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Hungry for Dance 

Two choreographers create "nondance" dances in The Stomach Never Lies

Wednesday, Feb 27 2002
"Opinion No. 3:," choreographer Selene Colburn says, her voice flat and unadorned like a country girl's at a cow auction, "Rock 'n' roll is the ultimate populist art form." She is standing motionless during a piece called The Devotion Clusters. "It's true -- anyone can learn three chords on the guitar, and you don't have to worry about whether you can sing or not." Colburn then launches into a bending, arching, falling solo with a trained but raw-edged awkwardness. The viewer quickly realizes that her dance is as anti-elitist as rock 'n' roll.

San Francisco's Dominique Zeltzman and Vermont-based Colburn are choreographers of "nondance" dances who met at Bennington College in the late '80s. In "The Stomach Never Lies: True Confessions and Moving Images" the two share the stage for the first time in a decade. Separately or together, they do things like loll on a trapeze, smash metal chairs, and present views of the Rolling Stones in riffs on irony or faux naiveté.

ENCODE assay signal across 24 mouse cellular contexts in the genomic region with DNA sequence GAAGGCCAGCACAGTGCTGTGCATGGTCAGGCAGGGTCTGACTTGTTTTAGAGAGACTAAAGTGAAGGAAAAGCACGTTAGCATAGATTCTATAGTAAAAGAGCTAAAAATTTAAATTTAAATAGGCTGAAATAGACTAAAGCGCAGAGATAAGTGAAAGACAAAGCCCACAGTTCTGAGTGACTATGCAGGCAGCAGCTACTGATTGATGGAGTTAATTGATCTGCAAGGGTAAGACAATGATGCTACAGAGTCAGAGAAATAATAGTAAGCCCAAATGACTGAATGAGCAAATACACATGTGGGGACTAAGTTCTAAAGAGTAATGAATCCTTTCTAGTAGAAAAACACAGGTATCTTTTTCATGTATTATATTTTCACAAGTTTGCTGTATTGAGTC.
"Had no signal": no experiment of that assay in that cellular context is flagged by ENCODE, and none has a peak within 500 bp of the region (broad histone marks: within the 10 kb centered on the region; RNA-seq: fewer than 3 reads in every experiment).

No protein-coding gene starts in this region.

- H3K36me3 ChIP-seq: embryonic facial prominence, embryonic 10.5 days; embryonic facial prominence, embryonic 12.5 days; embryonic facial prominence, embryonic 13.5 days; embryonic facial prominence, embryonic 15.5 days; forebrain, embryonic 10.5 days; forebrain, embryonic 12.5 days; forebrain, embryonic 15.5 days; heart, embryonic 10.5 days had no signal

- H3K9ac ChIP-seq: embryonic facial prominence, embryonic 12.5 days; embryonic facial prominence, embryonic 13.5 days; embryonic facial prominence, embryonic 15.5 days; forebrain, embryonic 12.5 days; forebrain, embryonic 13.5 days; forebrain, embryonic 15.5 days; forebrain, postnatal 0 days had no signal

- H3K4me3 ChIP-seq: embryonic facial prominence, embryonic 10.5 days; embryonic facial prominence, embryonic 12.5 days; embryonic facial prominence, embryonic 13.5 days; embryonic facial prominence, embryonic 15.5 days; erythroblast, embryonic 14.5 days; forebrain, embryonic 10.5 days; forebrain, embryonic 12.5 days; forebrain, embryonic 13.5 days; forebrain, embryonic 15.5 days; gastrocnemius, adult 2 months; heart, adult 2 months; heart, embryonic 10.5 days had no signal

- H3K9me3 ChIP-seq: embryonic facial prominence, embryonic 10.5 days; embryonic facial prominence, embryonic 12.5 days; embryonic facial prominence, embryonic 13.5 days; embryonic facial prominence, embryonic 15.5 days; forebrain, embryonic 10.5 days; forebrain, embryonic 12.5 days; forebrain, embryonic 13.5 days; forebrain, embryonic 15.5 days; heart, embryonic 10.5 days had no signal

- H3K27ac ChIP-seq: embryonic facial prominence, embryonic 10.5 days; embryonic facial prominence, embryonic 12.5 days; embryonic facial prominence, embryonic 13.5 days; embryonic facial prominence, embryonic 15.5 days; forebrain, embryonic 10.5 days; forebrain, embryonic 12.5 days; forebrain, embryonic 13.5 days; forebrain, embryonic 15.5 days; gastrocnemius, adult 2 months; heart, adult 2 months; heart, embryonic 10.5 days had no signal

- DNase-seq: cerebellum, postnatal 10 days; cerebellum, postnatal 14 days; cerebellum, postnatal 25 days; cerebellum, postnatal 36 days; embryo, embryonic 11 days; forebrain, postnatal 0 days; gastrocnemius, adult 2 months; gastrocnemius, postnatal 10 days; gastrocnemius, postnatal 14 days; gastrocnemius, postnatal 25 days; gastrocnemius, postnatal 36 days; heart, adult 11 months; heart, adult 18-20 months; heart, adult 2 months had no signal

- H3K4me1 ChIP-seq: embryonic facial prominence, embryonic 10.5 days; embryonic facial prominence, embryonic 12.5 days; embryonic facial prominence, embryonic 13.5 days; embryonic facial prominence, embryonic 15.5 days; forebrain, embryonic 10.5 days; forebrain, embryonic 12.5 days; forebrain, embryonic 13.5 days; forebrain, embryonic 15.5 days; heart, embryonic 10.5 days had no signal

Zeltzman's work is moody; for her, the psychic dangers of being female, adult, and unmoored are keen and personal. In The Stalker in Me, for example, she recounts falling in love at age 6 with her brother's 25-year-old girlfriend. A quarter of a century later she's combing New York phone books for the now-lesbian woman's number. She makes a quilt from assembled phone book pages and uses it as the conceptual centerpiece of her dance.

A shared piece, Alone Some and Twosome, is one of choreographer/ writer Remy Charlip's so-called airmail dances: One dancer sends a storyboard of poses to the other, and the second dancer learns the poses independently and interprets them with her partner when they meet. The event comes across as an earnest attempt to find a popular secret -- like the familiar chord progression C, F, G7th -- in dance.

About The Author

Ann Murphy


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